Little is known about the true extent of what exactly is going on in Zimbabwe, and what President Robert Mugabe’s status – let alone his whereabouts – in this dispensation is.
What seems to be clear is the careful manner in which the situation is being handled, with efforts being made to ensure that whatever is happening behind closed doors would not result in bloodshed or social chaos.
Namibia joined the world in demanding that no coup takes place in our neighbouring country, knowing that any such action would have adverse effects not only on Zimbabwe but the region too.
It is important to reemphasise that call here. Zimbabwe has had its fair share of problems, and for a long time. To add an ounce to the weight of problems the country is already carrying, could lead to a total collapse.
On the face of it, we get a sense that a settlement – or even an exit deal – is being negotiated between the Zimbabwean army and President Mugabe. It is important to point out, albeit with utmost restraint, that there isn’t much any 93-year-old person can offer in any work environment.
President Mugabe too is mortal and if he indeed is willing to negotiate to leave office, Zimbabwe has an opportunity to show the world how transitions can be effected without a drop of blood being shed.
President Mugabe’s liberation credentials are impregnable. The land revolution he led in Zimbabwe at the turn of the century was inevitable and remains a story of bravery, no matter how anyone chooses to look at it.
The outcome of that revolution may not have been desirable in its entirety, but no revolution can ever take place without casualties. But even the best dancer in the building must eventually leave the stage.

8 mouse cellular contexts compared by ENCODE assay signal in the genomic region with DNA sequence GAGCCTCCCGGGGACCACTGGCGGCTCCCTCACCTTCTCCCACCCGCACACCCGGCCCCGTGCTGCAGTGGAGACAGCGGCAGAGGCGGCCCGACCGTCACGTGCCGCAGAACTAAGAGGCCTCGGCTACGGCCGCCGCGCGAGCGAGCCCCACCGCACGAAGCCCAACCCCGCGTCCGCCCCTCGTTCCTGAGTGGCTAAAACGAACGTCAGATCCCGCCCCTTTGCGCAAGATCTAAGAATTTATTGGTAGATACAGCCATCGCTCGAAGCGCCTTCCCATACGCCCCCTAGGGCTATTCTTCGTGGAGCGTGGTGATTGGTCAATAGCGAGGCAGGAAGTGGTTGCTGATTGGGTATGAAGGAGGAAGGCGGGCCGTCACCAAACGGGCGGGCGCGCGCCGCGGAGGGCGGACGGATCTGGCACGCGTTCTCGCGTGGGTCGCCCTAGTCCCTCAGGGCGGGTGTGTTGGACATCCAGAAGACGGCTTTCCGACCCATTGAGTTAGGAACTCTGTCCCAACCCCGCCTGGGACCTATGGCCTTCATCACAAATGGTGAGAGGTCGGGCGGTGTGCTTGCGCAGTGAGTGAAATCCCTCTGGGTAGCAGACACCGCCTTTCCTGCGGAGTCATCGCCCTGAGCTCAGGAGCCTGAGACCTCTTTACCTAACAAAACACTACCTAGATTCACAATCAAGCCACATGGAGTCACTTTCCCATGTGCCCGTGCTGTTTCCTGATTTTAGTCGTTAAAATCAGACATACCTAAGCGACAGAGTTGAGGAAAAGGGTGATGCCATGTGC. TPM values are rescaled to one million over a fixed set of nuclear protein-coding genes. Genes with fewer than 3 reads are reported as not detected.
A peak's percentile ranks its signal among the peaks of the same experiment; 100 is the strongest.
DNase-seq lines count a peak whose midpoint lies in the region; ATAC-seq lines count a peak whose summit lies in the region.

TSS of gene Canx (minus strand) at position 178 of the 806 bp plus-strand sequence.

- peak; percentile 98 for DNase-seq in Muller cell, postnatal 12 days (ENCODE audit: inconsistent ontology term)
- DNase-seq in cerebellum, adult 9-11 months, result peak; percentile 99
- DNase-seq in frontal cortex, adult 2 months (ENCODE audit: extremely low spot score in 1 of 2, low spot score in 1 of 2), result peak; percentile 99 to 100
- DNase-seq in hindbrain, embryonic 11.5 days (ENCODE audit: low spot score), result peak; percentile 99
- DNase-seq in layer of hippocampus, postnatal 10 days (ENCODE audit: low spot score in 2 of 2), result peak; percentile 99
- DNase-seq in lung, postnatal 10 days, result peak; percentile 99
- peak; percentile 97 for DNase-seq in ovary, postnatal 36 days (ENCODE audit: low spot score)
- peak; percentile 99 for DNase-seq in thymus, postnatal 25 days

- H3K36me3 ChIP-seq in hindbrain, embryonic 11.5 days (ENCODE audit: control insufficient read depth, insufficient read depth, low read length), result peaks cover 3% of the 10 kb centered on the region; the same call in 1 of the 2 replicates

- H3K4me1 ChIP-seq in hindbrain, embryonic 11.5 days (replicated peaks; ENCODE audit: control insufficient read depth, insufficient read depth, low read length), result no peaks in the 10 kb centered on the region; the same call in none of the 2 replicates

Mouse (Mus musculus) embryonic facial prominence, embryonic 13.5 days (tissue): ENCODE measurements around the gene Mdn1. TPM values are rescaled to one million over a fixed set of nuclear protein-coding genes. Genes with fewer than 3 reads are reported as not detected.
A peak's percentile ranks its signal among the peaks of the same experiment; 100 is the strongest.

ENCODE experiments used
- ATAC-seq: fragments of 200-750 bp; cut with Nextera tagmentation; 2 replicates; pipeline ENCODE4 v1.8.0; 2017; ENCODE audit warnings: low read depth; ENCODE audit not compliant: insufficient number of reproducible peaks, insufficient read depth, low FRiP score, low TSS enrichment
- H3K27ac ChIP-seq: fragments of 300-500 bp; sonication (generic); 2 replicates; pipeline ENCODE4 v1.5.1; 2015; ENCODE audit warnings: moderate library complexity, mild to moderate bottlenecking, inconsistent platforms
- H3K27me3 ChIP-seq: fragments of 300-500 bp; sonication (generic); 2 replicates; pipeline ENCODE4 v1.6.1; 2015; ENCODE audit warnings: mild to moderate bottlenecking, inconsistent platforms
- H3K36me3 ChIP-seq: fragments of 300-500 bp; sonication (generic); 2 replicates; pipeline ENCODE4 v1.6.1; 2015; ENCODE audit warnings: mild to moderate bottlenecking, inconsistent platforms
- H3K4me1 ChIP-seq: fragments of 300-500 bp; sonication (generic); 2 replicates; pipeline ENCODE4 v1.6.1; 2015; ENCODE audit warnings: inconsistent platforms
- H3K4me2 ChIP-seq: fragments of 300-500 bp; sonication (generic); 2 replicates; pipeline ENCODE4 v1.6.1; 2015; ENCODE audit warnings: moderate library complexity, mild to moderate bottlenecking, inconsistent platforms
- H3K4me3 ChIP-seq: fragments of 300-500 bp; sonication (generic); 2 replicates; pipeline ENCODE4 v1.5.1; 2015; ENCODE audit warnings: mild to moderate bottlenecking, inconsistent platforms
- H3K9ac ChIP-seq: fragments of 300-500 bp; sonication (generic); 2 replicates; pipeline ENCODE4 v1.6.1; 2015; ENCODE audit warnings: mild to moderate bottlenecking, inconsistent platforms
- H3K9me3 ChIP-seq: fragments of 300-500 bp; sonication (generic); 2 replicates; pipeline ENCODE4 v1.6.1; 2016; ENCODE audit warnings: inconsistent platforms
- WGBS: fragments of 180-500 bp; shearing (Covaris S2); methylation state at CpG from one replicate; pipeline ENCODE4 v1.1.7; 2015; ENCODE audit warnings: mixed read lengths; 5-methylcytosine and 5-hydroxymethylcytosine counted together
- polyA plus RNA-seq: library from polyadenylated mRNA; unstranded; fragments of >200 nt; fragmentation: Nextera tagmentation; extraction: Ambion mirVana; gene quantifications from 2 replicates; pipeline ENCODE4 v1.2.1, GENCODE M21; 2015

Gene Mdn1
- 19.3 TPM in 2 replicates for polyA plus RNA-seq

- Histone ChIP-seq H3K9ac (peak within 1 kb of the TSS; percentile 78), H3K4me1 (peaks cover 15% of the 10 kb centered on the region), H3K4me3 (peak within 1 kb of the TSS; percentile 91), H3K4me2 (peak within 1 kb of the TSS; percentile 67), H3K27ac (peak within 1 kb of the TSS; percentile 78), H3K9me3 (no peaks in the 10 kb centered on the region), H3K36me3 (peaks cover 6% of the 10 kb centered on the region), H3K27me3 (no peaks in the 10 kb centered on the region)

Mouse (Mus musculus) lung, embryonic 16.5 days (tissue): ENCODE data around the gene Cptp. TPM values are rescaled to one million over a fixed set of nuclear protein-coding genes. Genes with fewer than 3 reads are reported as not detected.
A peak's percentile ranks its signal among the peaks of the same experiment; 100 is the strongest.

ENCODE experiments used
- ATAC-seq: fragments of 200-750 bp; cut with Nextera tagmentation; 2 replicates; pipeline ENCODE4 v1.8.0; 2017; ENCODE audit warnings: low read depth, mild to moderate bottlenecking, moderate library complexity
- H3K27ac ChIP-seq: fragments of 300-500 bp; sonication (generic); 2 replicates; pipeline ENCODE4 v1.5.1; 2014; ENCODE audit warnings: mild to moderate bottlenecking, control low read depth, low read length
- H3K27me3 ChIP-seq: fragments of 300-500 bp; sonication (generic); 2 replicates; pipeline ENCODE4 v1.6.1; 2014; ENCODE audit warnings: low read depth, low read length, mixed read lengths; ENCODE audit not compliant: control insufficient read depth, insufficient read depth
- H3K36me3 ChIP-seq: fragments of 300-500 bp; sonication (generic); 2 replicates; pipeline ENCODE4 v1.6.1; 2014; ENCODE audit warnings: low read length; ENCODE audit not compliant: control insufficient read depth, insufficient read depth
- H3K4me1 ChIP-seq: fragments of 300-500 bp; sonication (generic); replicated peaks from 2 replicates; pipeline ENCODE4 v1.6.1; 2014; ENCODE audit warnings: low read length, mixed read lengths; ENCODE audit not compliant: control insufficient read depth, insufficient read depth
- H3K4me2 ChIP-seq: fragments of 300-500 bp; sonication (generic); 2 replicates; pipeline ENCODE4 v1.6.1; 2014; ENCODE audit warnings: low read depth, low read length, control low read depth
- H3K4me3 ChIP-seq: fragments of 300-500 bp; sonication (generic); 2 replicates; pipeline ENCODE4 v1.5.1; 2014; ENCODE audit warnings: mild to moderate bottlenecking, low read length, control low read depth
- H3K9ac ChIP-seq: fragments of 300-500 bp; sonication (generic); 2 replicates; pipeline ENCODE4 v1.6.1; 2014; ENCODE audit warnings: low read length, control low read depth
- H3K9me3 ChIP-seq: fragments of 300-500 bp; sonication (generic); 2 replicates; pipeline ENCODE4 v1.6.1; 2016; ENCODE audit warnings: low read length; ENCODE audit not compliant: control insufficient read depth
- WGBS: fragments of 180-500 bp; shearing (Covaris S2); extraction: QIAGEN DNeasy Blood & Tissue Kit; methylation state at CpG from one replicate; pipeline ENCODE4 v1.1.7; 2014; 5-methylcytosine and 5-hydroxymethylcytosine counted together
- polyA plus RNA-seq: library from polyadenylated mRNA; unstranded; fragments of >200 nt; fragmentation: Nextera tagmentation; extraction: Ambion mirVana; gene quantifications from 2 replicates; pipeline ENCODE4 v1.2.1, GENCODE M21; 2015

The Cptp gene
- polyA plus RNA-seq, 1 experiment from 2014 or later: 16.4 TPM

Any forceful removal of a democratically elected leader would be outside the ambits of both AU and SADC provisions. Nations must never set a precedent of this kind, even in the most undesirable of situations.
Zimbabwe is walking a tight rope. The country has to think about how to craft its future and fate but without tarnishing its reputation internationally and therefore risk much-needed foreign investment.
In truth, Zimbabwe has been stagnant for sometime, a situation exacerbated by illegal sanctions imposed on the country by the West, whose descendants lost land in the revolution led by Mugabe.
The sanctions are indiscriminate and many innocent citizens of that wonderful country have been caught up in the crossfire they did not ignite. There have been deliberate efforts by Mugabe’s enemies to suffocate the Zimbabwean economy and parade the president as the architect of everything wrong in that country.
President Mugabe, like each one of his peers, is human and isn’t clean as an egg. No one is. The way he has been handling internal issues of Zanu-PF lately was the catalyst of the current impasse.
But party politics, especially intra-party affairs, must never supersede national interest and indeed national security. An individual’s insatiable thirst for power – and here we are referring to both factions within Zanu – cannot overweigh the need for national social order.
We therefore stand with the Namibian government in its clarion call for careful and legal handling of the current situation and that the people of Zimbabwe and their wellbeing are placed above the parochial interest of individuals.
It is our desired hope too that no one gets hurt in this critical moment of Zimbabwe’s republican life. If that is observed, it is the nation of Zimbabwe that will emerge a victor, and not whoever is in charge of government or those with their finger on the trigger.